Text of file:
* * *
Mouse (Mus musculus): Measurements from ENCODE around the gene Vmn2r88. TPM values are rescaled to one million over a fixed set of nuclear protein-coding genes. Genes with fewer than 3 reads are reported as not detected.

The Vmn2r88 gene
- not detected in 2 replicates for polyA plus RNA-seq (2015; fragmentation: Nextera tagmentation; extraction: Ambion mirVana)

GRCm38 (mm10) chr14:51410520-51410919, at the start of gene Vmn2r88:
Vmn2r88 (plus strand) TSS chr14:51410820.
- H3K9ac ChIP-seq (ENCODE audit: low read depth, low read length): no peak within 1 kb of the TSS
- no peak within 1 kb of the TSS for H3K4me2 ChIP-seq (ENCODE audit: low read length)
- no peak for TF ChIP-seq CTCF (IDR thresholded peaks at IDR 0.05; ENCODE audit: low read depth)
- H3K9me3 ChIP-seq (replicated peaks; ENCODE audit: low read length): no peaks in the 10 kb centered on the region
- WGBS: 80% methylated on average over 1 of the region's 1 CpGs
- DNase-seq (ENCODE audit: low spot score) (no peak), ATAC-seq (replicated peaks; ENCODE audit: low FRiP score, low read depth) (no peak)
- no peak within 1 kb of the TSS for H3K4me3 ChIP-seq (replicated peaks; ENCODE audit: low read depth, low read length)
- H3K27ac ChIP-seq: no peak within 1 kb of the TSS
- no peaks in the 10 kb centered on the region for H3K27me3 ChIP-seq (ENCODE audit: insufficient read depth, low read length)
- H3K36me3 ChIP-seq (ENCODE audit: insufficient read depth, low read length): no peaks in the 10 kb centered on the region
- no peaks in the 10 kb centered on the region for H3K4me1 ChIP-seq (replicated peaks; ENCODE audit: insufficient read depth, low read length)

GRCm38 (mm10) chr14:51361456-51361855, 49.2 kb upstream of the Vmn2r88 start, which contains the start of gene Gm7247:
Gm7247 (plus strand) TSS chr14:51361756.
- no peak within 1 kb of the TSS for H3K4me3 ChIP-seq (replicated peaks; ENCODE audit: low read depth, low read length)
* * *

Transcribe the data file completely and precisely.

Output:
Mouse (Mus musculus): Measurements from ENCODE around the gene Vmn2r88. TPM values are rescaled to one million over a fixed set of nuclear protein-coding genes. Genes with fewer than 3 reads are reported as not detected.

The Vmn2r88 gene
- not detected in 2 replicates for polyA plus RNA-seq (2015; fragmentation: Nextera tagmentation; extraction: Ambion mirVana)

GRCm38 (mm10) chr14:51410520-51410919, at the start of gene Vmn2r88:
Vmn2r88 (plus strand) TSS chr14:51410820.
- H3K9ac ChIP-seq (ENCODE audit: low read depth, low read length): no peak within 1 kb of the TSS
- no peak within 1 kb of the TSS for H3K4me2 ChIP-seq (ENCODE audit: low read length)
- no peak for TF ChIP-seq CTCF (IDR thresholded peaks at IDR 0.05; ENCODE audit: low read depth)
- H3K9me3 ChIP-seq (replicated peaks; ENCODE audit: low read length): no peaks in the 10 kb centered on the region
- WGBS: 80% methylated on average over 1 of the region's 1 CpGs
- DNase-seq (ENCODE audit: low spot score) (no peak), ATAC-seq (replicated peaks; ENCODE audit: low FRiP score, low read depth) (no peak)
- no peak within 1 kb of the TSS for H3K4me3 ChIP-seq (replicated peaks; ENCODE audit: low read depth, low read length)
- H3K27ac ChIP-seq: no peak within 1 kb of the TSS
- no peaks in the 10 kb centered on the region for H3K27me3 ChIP-seq (ENCODE audit: insufficient read depth, low read length)
- H3K36me3 ChIP-seq (ENCODE audit: insufficient read depth, low read length): no peaks in the 10 kb centered on the region
- no peaks in the 10 kb centered on the region for H3K4me1 ChIP-seq (replicated peaks; ENCODE audit: insufficient read depth, low read length)

GRCm38 (mm10) chr14:51361456-51361855, 49.2 kb upstream of the Vmn2r88 start, which contains the start of gene Gm7247:
Gm7247 (plus strand) TSS chr14:51361756.
- no peak within 1 kb of the TSS for H3K4me3 ChIP-seq (replicated peaks; ENCODE audit: low read depth, low read length)